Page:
Are Your Prospects Feeling Sold?

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Question: When do you feel like you’re being sold?

Is it when the seller connects to your problem and shows he understands the pain? Is it when she wants to talk about your company and strategies more than she wants to talk about her products or “solutions?”

Probably not.

When I think back to my own experiences, I felt “sold to” every time a salesperson didn’t listen or, frankly, didn’t seem to care what my pain or motivation was. They droned on and on about solutions that seemed to solve a quota problem more than my business problem.  And the last thing I wanted to do was share more about me or my company, let alone get to the nitty gritty of how their widget worked.

But when I was with masterful sales people, they listened. They asked questions. They understood me, not just “the business.” They connected to my goals. They painted a believable and compelling picture of the world with my problem solved. They gave examples of how others solved for similar issues.  They sold the conviction to solve my problem more than they sold me on a product.

So, if you’re a marketer, what does this have to do with you? As marketers we are equipped—even hard-wired—with the exact tools that will help our sales organizations have more relevant conversations with prospects:

  • We’ve studied our customers. We know their pains and motivators.
  • We’re focused on connecting our brand to those customers most predisposed to buy.
  • We craft compelling product messages.

We work hard to make sure these insights are reflected in our approach to our advertising, direct marketing, social media and PR. But there’s one medium where, in many cases, this vast knowledge and understanding is getting lost in translation: sales conversations.  In fact our proprietary research here at Leopard shows the disconnect with salespeople and their prospects across a dozen verticals:

  • Only 27% of buyers say salespeople understand their issues and where to help.
  • A mere 23% of buyers say salespeople understand the buyer’s role and responsibilities within their organization.

If you’re like me, these numbers make you cringe. All the time, the effort, the money spent strategizing and executing campaigns—in an effort to lead sellers to prospects and prospects to sellers, and more than 70 percent of the conversations leave prospects feeling ignored? Your message isn’t holding strong—either on its way to sales, or on its way through sales. I hate to say this to my marketing brothers and sisters, but it’s just as much our job as it is the sales team’s to fix it.  This isn’t just about training. It’s about connecting the brand, the products and your customers to your salespeople.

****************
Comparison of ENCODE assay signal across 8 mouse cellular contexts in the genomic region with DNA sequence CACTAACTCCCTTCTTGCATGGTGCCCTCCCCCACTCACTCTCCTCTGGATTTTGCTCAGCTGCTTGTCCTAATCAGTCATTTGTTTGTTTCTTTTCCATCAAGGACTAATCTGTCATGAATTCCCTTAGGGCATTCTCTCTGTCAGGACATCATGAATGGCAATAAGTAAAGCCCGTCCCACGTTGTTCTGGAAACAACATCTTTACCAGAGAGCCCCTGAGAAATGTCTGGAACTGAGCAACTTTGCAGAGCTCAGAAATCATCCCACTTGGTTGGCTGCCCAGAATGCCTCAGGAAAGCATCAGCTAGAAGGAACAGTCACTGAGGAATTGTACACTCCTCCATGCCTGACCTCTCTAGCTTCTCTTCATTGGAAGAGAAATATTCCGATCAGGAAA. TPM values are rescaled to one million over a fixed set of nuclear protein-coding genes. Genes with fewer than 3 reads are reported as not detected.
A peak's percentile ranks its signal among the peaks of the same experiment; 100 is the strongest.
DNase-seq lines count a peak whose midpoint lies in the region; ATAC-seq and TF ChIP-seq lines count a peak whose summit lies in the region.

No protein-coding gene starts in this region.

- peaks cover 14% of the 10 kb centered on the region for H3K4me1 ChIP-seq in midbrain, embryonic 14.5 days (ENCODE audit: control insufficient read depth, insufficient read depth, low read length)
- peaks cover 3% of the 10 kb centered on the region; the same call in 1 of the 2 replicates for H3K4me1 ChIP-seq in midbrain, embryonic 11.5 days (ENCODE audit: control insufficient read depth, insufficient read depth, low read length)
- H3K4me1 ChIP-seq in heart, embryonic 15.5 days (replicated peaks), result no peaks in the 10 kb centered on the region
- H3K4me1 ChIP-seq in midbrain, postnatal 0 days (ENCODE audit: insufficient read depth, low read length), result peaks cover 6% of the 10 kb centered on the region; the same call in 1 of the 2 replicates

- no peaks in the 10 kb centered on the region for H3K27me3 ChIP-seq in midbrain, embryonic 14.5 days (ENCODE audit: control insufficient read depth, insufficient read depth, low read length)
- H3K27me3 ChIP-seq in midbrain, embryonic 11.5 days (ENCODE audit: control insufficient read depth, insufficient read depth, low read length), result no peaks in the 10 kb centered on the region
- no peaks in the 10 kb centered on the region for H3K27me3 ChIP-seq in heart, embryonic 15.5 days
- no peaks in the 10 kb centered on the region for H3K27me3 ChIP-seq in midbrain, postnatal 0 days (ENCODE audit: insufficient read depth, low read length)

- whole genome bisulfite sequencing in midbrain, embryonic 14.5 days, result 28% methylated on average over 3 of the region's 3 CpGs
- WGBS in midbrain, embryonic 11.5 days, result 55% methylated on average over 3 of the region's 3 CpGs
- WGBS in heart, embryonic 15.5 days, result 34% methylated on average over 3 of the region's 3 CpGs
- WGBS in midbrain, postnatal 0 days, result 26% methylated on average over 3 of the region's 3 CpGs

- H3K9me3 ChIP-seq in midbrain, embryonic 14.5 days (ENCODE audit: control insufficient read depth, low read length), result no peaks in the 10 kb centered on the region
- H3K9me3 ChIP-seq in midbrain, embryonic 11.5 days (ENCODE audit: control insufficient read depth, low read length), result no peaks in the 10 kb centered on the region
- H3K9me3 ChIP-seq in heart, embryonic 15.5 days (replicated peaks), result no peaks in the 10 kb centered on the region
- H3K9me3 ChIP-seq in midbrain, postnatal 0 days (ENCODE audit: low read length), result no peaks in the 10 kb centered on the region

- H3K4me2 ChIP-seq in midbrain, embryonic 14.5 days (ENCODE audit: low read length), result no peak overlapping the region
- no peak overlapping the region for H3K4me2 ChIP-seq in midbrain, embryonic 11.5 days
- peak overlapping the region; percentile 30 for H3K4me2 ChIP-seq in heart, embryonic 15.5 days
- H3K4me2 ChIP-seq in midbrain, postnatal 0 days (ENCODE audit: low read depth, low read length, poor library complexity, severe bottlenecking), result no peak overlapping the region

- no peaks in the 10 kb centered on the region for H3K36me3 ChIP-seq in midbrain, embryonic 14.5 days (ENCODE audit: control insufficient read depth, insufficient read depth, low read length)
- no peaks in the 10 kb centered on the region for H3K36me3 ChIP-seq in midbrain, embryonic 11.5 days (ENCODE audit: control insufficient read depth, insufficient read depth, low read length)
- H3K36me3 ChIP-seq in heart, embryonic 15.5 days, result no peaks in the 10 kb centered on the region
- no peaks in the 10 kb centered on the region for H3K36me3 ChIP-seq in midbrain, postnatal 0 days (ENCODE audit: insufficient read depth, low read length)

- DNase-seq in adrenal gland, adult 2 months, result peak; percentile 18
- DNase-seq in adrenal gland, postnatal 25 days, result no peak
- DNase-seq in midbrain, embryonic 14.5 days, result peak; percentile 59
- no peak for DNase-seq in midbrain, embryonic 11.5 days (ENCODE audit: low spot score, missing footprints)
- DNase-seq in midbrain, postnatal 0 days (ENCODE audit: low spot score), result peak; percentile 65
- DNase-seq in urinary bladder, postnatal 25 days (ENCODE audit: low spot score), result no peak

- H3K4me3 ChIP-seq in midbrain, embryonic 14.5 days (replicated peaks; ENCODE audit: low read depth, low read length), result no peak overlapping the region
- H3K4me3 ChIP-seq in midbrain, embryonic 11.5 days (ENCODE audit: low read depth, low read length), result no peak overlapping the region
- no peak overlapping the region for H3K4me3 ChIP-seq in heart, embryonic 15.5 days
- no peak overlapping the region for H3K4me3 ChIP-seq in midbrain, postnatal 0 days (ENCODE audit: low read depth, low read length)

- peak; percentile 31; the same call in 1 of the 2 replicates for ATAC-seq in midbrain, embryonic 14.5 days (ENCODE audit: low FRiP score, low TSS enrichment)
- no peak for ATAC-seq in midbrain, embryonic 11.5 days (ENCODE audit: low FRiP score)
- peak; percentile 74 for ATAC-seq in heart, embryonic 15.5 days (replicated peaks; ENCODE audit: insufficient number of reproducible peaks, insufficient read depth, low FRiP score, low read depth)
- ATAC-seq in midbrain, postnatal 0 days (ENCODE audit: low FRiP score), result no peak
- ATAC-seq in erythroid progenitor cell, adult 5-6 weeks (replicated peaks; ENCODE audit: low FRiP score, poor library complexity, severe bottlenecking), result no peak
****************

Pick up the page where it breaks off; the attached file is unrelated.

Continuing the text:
Okay, so now you’re thinking, “I know it’s not 70 percent for us.” That’s great! What percent would you say it is? Because here’s the real question: What percent of your prospects are you willing to subject to a poor interaction with your company? If what we often hear holds true for you, that finding quality prospects (let alone getting a meeting with one) is like unwrapping a golden ticket, your answer has to be ZERO. So, after you’ve quantified your company’s unique situation, regardless of the number you came to, ask:

How are we extending our branding from before prospects are considered to be in the sales funnel, all the way through to inking a new customer relationship?

Are we enabling our sales team to introduce customers to our brand through the experience of solving business issues—not just by discussing the products we sell?

Do we empower sellers to have focused, business-relevant conversations with any decision-maker at a prospect company—whether they’re in the C-suite, procurement, or leading the actual adoption or implementation?

This is where the self-evaluation starts. The good news is, you have the insights and the know-how to start reconnecting the power of your brand’s message to your sellers right away. And it probably goes without saying that we’re happy to help. But you know what they say. The first step to fixing a problem is admitting you have one.